"I went above and beyond what I was requested to do," she said.
That explanation proved hollow to Republicans, and Rep. Trey Gowdy (R-S.C.), head of the House Select Committee on Benghazi, called this week for Clinton to turn her server over to a third party for review.
“One thing that’s clear is that we don’t get to grade our own papers in life. We don’t get to call penalties on ourselves," Gowdy said. "She doesn’t get to determine what is a public record and what is a personal record. Someone else needs to do that.”
While a few Democrats had criticized Clinton for waiting so long to address the email controversy, they now appear united in their defense of her.
"The important point is full disclosure, and from what I understand, she's gone through a pretty exhaustive process to make sure that all information is available," said Sen. Ben Cardin (D-Md.).
Murphy said a review of Clinton's server is unnecessary.
“For me, she put the matter to bed yesterday,” the Connecticut Democrat said.
A number of Democrats said their only concern surrounding the email scandal is that it will distract Congress from more important issues. Sen. Bernie Sanders (I-Vt.), who is mulling a potential primary challenge against Clinton, laughed out loud when The Hill asked him about the controversy on the way to a budget press conference.
“The major issue facing this country is how we create millions of jobs, deal with income inequality and rebuild our crumbling infrastructure and make college affordable," Sanders said. "Hillary Clinton’s emails will go down in history as not one of the major issues.”
Colin Powell, the secretary of State under President George W. Bush, entered the debate last weekend when he revealed not only that he used a personal email account while atop the agency, but also that he has no record of those messages.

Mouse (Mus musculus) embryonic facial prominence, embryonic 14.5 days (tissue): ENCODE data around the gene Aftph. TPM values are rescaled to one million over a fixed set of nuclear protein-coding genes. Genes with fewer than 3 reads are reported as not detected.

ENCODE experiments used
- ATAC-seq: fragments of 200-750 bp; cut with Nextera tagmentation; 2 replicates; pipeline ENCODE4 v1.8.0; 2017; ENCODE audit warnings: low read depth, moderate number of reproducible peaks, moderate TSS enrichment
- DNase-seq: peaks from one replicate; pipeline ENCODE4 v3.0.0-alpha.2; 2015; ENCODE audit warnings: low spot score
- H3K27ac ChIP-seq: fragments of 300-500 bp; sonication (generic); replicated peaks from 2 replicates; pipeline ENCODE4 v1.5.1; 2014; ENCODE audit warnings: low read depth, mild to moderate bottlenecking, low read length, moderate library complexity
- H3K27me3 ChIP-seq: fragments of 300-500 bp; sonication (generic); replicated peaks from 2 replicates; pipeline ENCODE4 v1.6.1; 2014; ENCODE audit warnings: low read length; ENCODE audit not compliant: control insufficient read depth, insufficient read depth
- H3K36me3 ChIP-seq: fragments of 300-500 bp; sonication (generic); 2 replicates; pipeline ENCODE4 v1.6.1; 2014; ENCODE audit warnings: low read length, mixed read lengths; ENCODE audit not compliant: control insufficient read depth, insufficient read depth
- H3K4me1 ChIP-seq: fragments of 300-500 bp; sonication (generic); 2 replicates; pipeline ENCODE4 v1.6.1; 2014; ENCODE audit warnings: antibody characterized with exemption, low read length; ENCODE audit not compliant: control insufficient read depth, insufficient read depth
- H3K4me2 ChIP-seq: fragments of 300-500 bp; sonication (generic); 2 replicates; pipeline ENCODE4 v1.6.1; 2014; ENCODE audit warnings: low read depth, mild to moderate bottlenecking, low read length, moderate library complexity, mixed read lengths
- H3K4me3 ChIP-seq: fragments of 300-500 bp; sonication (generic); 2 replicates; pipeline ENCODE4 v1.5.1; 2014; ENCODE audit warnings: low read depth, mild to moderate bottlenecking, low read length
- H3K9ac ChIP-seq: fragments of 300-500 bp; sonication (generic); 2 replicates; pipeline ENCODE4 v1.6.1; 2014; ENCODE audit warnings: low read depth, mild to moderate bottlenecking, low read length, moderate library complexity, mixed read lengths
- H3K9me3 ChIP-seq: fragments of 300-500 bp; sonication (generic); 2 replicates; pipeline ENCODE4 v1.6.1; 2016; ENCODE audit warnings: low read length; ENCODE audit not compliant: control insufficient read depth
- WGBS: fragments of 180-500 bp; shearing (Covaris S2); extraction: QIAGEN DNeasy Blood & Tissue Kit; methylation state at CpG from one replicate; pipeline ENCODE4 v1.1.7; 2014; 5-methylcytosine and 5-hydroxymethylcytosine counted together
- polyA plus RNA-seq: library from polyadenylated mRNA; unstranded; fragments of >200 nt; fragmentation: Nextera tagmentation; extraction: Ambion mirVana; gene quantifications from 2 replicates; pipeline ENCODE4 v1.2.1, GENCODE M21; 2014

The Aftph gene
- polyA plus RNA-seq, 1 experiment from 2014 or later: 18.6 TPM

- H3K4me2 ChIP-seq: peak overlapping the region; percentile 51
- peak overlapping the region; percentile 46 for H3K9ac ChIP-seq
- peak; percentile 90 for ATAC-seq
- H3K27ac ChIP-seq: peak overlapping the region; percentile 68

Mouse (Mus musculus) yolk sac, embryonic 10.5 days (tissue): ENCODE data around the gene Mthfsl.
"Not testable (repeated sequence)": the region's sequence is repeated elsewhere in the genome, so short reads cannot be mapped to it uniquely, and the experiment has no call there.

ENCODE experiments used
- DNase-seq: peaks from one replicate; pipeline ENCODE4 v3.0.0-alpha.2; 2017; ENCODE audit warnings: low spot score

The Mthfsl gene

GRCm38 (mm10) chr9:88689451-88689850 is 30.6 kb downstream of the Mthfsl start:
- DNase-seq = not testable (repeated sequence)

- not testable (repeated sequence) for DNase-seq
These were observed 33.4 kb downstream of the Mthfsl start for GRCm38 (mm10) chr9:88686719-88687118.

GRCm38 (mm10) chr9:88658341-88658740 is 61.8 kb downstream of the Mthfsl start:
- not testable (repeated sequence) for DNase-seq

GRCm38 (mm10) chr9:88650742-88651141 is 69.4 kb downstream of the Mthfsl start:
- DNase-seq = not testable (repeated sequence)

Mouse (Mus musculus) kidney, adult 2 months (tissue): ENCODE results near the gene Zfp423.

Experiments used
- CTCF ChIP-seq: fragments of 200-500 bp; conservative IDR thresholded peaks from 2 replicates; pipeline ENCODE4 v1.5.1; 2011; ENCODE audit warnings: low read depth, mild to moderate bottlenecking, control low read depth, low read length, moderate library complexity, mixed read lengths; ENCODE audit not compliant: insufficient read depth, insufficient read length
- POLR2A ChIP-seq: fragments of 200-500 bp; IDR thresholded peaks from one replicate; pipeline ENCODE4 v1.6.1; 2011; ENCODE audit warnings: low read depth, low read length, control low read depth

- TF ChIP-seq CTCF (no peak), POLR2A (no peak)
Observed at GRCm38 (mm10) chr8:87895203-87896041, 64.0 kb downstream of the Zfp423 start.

“I don’t have any to turn over. I did not keep a cache of them. I did not print them off. I do not have thousands of pages somewhere in my personal files,” Powell said on ABC's "This Week" program. “A lot of the emails that came out of my personal account went into the State Department system. They were addressed to State Department employees and state.gov domain, but I don’t know if the servers in the State Department captured those or not."
Democrats took note of those remarks, and are questioning why the Republicans are attacking Clinton but not Powell.
"Colin Powell said he destroyed all of his emails, not one Republican has said a thing — not a thing," Boxer said. "At some point the American people are going to turn around and say, 'Now it's becoming a harassment of the person who followed the letter and the spirit of the law.' And when that happens they'll back down. Until then, they won't back down."
Sen. Elizabeth Warren (D-Mass.), who has effectively stopped dealing personally with the press in public areas on Capitol Hill, declined to comment on the issue Wednesday. The liberal favorite walked briskly away from questions as an aide stepped in as a buffer.